anonymous
  • anonymous
solve for w.
Mathematics
jamiebookeater
  • jamiebookeater
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anonymous
  • anonymous
|dw:1344742023146:dw|
anonymous
  • anonymous
\[\frac{u^2}{(w-2)^2}=v\]Implied domain w!=2 \[u^2=v(w-2)^2\]Multiplied (w-2) on both sides
anonymous
  • anonymous
Now. What do you think we divide by on both sideS?

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anonymous
  • anonymous
v?
anonymous
  • anonymous
yes. You get: \[u/v = (w-2)^2\] Now you need to perform a certain operation to both sides to get rid of the ^2...
anonymous
  • anonymous
square root
anonymous
  • anonymous
Yes. You get: \[\sqrt{u/v}=\sqrt{(w-2)^2}\]
anonymous
  • anonymous
Now, what's sqrt(x^2)=?
anonymous
  • anonymous
I assume you're in reals domain
anonymous
  • anonymous
yeah i am and just x
anonymous
  • anonymous
Not quite. what's sqrt((-5)^2)?
anonymous
  • anonymous
25
anonymous
  • anonymous
no...
anonymous
  • anonymous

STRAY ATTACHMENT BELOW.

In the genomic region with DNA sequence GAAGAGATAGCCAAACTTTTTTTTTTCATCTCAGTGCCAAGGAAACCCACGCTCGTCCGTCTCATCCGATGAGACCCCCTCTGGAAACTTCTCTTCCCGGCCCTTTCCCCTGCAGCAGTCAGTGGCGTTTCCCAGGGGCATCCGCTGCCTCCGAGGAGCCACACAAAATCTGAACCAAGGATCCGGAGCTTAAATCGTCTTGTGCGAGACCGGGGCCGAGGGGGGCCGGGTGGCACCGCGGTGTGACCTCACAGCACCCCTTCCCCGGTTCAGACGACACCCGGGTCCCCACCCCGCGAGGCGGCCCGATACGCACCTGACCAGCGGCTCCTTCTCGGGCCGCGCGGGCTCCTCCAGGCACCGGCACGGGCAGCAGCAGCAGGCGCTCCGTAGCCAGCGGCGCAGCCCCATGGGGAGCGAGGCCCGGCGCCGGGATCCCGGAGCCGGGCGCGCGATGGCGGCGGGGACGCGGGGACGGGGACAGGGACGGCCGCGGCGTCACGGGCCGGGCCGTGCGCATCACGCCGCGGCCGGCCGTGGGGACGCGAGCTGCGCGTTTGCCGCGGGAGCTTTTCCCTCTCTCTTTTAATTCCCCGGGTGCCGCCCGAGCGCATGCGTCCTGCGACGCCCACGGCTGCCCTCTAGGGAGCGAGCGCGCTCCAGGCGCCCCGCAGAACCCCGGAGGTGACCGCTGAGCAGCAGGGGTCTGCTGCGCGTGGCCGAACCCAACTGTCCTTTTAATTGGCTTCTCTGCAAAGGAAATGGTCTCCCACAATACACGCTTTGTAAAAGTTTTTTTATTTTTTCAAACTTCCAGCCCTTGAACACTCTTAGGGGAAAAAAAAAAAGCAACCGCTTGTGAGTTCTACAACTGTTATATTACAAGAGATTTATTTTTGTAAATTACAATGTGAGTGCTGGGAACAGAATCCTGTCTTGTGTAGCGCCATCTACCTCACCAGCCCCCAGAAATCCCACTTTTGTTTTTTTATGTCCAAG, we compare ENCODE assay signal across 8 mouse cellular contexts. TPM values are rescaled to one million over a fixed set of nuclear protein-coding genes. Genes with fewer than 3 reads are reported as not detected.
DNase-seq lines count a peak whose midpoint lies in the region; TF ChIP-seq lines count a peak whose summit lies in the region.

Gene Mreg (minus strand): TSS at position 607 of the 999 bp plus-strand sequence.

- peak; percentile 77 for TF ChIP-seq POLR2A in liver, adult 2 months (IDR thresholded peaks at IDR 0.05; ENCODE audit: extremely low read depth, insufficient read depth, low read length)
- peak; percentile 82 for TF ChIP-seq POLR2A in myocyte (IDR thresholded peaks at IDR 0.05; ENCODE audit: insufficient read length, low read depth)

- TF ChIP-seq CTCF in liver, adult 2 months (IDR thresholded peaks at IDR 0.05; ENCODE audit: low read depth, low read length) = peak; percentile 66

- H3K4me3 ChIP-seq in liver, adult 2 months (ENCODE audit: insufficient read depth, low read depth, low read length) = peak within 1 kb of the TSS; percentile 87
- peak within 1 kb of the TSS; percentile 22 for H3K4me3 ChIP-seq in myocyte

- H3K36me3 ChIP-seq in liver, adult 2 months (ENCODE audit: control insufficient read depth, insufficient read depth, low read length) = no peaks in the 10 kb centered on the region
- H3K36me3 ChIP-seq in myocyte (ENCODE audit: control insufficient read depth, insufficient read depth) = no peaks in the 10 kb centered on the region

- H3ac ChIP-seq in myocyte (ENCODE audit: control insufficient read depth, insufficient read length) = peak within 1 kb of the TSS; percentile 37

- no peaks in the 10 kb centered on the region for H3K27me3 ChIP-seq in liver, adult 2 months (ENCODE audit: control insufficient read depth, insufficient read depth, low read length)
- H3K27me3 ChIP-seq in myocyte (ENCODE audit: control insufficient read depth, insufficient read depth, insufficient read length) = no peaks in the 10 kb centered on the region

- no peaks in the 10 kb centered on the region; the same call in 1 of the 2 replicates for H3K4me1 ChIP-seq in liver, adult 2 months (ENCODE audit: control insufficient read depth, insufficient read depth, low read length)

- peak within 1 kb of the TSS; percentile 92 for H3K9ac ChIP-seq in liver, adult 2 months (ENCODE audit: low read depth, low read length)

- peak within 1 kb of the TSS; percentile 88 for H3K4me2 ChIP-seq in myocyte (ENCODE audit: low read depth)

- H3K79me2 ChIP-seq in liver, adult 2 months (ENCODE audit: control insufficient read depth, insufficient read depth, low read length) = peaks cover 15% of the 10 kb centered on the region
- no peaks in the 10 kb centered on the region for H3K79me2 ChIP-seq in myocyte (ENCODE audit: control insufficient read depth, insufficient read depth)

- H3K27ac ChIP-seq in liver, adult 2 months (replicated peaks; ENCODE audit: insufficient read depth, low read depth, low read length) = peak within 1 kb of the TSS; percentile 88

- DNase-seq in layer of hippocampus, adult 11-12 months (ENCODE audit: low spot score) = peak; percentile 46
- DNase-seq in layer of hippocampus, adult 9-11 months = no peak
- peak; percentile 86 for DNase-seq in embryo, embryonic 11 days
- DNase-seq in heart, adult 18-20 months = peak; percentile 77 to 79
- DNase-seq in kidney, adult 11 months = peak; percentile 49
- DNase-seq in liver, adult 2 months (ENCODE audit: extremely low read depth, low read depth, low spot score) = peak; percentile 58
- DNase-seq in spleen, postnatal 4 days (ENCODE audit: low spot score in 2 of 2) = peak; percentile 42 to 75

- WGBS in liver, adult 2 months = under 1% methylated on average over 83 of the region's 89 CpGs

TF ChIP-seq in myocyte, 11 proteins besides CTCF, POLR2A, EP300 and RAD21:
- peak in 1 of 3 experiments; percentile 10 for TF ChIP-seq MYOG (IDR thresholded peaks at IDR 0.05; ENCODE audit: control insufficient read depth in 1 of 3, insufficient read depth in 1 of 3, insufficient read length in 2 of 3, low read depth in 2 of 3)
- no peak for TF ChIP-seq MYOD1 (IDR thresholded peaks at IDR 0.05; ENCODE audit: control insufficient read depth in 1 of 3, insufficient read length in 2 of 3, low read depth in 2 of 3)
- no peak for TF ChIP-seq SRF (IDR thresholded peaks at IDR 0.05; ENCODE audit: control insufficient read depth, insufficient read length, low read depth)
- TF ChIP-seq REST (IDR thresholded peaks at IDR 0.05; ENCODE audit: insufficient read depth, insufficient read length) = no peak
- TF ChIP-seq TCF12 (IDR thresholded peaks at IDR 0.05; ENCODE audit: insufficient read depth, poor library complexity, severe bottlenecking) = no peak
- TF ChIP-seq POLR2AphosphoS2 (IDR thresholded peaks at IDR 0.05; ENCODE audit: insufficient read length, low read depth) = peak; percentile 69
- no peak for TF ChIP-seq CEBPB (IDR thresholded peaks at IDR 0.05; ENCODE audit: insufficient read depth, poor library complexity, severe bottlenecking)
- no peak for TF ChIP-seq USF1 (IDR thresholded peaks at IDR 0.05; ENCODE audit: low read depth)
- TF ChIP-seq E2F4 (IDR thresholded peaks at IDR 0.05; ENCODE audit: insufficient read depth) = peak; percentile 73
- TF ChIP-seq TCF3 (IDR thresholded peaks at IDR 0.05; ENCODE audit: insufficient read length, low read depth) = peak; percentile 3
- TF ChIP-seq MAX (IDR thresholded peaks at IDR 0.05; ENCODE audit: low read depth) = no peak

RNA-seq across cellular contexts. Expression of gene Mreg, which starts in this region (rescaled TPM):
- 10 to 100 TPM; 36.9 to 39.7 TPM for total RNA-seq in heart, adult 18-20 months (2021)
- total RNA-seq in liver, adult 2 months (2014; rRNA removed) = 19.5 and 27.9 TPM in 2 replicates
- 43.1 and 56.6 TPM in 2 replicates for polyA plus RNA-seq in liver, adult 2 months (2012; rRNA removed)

5
anonymous
  • anonymous
yes. And now that you've seen that, what do you think sqrt(x^2) is? it's not just x, since then the answer to sqrt((-5)^2) would be -5...
anonymous
  • anonymous
+/- x
anonymous
  • anonymous
Well, sort of. For \[x \epsilon R\]\[\sqrt{x^2}=|x|\]
anonymous
  • anonymous
But anyways, whats our 'x' in the problem?
anonymous
  • anonymous
is the answer w=2v +-u√(v)
anonymous
  • anonymous
Well what I got was \[\pm \sqrt{u/v}-2\]
anonymous
  • anonymous
|dw:1344743061685:dw| what about this
anonymous
  • anonymous
That's the same thing.
anonymous
  • anonymous
i htought yours was a negative 2
anonymous
  • anonymous
Oh yeah it was . Typo, my bad.
anonymous
  • anonymous
so is my picture correct?
anonymous
  • anonymous
Yeah.
anonymous
  • anonymous
thanks

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